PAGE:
I, Galileo

September 26, 2012

Nonfiction Monday is at Shelf-employed.

I, Galileo

By Bonnie Christensen

Illustrated by author

Alfred A. Knopf, 2012

ISBN #078037586753

Grades 3-5

Nonfiction picture book

“Imagine a world with no clocks, thermometers, or telescopes. A world where everyone believes the earth stands still as the enormous sun travels around it once each day.”

Written in the voice of Galileo Galilei, the famous “father of modern science,” I, Galileo shows the brilliant yet human side of this radical thinker who was considered a heretic and imprisoned at the end of his life. The book traces Galileo’s work with his father to his interest in mathematics rather than medicine, as his father wished, to his studies that revolutionized astronomy.

Over time, people began to distrust Galileo and he went before the Inquisition, well-handled for young readers by Christensen in the lovely narrative text. Initially I was concerned at using first person to tell this story, but Christensen’s voice as Galileo’s manages to convey the information while keeping it authentic but readable for this age.

Back matter includes an afterward, chronology, Galileo’s experiments, inventions, and discoveries, along with a glossary, bibliography, and websites.

This is a wonderful book toread to introduce science to elementary aged readers and provides an insight into a world long past. It would be a good way to introduce standing up for your beliefs as well as promoting interest in science. This book is one that should be in every library.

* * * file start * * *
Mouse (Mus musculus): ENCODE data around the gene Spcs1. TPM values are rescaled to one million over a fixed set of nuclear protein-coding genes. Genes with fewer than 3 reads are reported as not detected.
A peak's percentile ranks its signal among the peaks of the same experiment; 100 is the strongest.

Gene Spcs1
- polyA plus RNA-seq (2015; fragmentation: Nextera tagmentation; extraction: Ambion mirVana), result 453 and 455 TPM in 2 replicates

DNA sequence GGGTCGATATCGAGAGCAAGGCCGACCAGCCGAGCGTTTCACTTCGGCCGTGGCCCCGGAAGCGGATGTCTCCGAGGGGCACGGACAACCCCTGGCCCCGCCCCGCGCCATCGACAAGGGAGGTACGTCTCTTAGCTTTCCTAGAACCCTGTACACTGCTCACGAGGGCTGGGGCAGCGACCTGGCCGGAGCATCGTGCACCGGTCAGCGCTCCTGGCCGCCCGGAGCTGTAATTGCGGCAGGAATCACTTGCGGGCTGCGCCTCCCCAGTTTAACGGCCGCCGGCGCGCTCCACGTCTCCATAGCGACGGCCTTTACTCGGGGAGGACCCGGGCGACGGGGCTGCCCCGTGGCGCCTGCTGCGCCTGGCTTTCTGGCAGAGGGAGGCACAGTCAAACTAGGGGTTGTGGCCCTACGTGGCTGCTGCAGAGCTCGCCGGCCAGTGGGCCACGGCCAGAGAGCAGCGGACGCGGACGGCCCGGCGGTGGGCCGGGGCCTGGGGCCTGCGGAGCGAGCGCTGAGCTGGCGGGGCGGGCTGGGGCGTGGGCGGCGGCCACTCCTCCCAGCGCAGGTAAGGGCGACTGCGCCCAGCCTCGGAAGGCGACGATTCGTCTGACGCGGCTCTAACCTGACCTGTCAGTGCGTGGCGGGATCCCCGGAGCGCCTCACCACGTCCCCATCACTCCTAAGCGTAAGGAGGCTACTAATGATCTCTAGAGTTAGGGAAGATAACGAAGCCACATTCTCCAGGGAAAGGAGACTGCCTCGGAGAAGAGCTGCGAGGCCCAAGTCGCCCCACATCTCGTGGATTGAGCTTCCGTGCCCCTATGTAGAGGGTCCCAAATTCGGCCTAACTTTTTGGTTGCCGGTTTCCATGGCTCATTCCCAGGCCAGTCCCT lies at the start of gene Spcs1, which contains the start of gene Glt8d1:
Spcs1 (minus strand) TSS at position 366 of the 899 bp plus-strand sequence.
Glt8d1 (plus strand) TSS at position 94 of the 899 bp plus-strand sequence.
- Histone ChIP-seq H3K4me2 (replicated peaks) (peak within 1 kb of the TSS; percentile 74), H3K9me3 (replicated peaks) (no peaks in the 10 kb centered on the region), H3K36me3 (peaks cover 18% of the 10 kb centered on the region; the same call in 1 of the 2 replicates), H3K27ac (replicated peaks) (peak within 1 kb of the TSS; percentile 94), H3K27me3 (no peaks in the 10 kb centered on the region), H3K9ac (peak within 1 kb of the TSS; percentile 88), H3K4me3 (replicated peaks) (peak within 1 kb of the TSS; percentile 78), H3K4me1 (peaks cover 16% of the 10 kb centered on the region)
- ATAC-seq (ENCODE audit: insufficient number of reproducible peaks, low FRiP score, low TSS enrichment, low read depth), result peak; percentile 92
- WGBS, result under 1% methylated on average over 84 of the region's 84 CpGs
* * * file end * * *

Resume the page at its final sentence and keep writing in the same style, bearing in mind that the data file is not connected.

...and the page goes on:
Activity 1

Choose an invention or experiment and look it up to learn more about that invention. You may have to look up the individual inventions as you research.

Activity 2

Read about the phases of the moon and draw and label each phase.

This site has good information and diagrams.

This site gives some general information about Galileo.

This site has background on Galileo.

National science standards: forces and motion; influence of engineering, technology, and science on society and the natural world

Book provided by publisher for Librarians’ Choices Committee

The Science of Soldiers

June 6, 2012

The Science of Soldiers

By Lucia Raatma

The Science of War Series

Compass Point Books, 2012

ISBN #9780756544607

Grades 6-9


“Not everyone is able to be a soldier. It takes a certain kind of m an or woman to put on a uniform and face danger. For this reason soldiers are carefully screened and thoroughly trained before they go on active duty.”

This fascinating book explains the advances in military technology and how technology is being made and used to protect and aid the soldiers in the United States. My interest in the book was heightened by having a son working as a civilian at a military installation and seeing the technology he uses and develops to make safer training situations for the soldiers working there.

Different aspects of the military in all branches are covered, from fitness and basic training to eating and protective gear and equipment. Each category is covered by a chapter and the science behind the developments is carefully explained in a way readers can understand. From night vision to weapons to heating meals, how soldiers live and work is filled with amazing new changes. GPS, Kevlar, body armor, bullet tracing acoustics, rucksacks, and Bluetooth prosthetics all provide necessary means of protecting soldiers, saving lives in battle, and helping returning soldiers recover from injuries.